Confidentiality Safeguards: The party disclosing information should explicitly indicate whether the information being sent to the receiving party is confidential or not. The receiving party must take reasonable measures, such as robust IT security, to ensure the confidentiality of the information. Additionally, the disclosing party may choose to implement certain safeguards, like conducting audits, to verify that the receiving party is not improperly sharing the information.
Start and End Dates of the Partnership: It is crucial to specify the start and end dates of the NDA to ensure its effectiveness. The start date should be on or before the day when the parties began exchanging confidential information.
Length of Time for Secrecy: The effectiveness of the NDA can be compromised if the partner is allowed to disclose the information immediately after terminating the business relationship. Most NDAs typically remain in force for several years following the conclusion of the relationship. However, the duration may vary depending on the type of information shared. For instance, confidential information related to certain technologies may lose its value after a year or two, while other information may remain valuable for a longer period.
Disclosure of the Agreement: Some NDAs may include clauses that prohibit the signers from acknowledging the existence of the document itself. It is important to decide whether you want to include such a clause.
Jurisdiction: An NDA holds no value if it is not legally valid in the jurisdiction where it is intended to take effect. Clearly define the city or state that will handle any disputes or legal cases related to the agreement.
Determine the specific conditions that result in the termination of the agreement.
Clarify the consequences if any party wishes to terminate the agreement prematurely.
Outline the procedures for returning confidential information between the parties.
Define the obligations of the receiving party towards the disclosing party once the agreement has expired or is no longer in effect.
Injunction: If the receiving party intends to violate the NDA, monetary damages alone may not sufficiently compensate the disclosing party. Including an injunction clause empowers the disclosing party to seek a court order to prevent the disclosure of confidential information.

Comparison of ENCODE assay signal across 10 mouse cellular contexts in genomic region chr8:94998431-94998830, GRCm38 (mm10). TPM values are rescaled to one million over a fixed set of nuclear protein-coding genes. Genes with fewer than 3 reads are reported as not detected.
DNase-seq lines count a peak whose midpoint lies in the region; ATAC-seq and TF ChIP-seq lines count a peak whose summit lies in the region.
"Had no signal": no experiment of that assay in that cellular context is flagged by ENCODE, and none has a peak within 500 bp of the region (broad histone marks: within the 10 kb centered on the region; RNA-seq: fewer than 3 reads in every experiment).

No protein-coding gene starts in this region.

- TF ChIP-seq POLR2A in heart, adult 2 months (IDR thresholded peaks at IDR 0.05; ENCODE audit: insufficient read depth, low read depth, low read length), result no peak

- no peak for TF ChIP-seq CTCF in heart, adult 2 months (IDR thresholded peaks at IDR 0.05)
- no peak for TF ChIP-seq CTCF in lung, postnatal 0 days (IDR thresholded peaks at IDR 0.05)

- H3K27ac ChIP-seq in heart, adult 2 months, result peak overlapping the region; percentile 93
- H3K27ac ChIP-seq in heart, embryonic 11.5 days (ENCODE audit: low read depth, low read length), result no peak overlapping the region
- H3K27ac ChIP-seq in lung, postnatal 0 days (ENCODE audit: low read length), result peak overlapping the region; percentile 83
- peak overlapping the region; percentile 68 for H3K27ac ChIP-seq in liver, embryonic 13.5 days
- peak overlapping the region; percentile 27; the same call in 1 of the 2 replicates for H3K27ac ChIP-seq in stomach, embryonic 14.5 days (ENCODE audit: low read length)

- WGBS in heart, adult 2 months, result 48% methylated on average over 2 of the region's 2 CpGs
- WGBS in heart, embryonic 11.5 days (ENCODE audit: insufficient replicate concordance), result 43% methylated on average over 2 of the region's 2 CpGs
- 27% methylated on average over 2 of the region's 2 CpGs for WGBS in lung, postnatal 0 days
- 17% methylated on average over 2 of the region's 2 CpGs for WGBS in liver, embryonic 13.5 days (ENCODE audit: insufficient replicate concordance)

Remedies: Breaching the NDA can have severe consequences for the disclosing party, potentially resulting in significant financial losses or even business closure. It is important to specify the penalties, both financial and legal, for the unauthorized disclosure of confidential information. Additionally, consider whether the penalties differ depending on whether the breach was accidental or intentional. It is also worth addressing whether there are penalties associated with early termination of the agreement.
Non-Compete Clause: Apart from an NDA, the disclosing party may also require the receiving party to sign a separate non-compete agreement or include it as part of the NDA itself. The non-compete clause prohibits the receiving party from utilizing the confidential information to engage in business activities that compete against the disclosing party or hiring any employees of the disclosing party.
The above checklist is intended to be used as a guide for the purpose of an NDA review. To ensure a comprehensive and thorough review of an NDA, it is best that you seek professional help.
We provide free consultation on this topic and all other forms of contract review for that matter. Should you wish to reach out to us on this, please do so by emailing us at firstname.lastname@example.org or contacting us at +60126582798.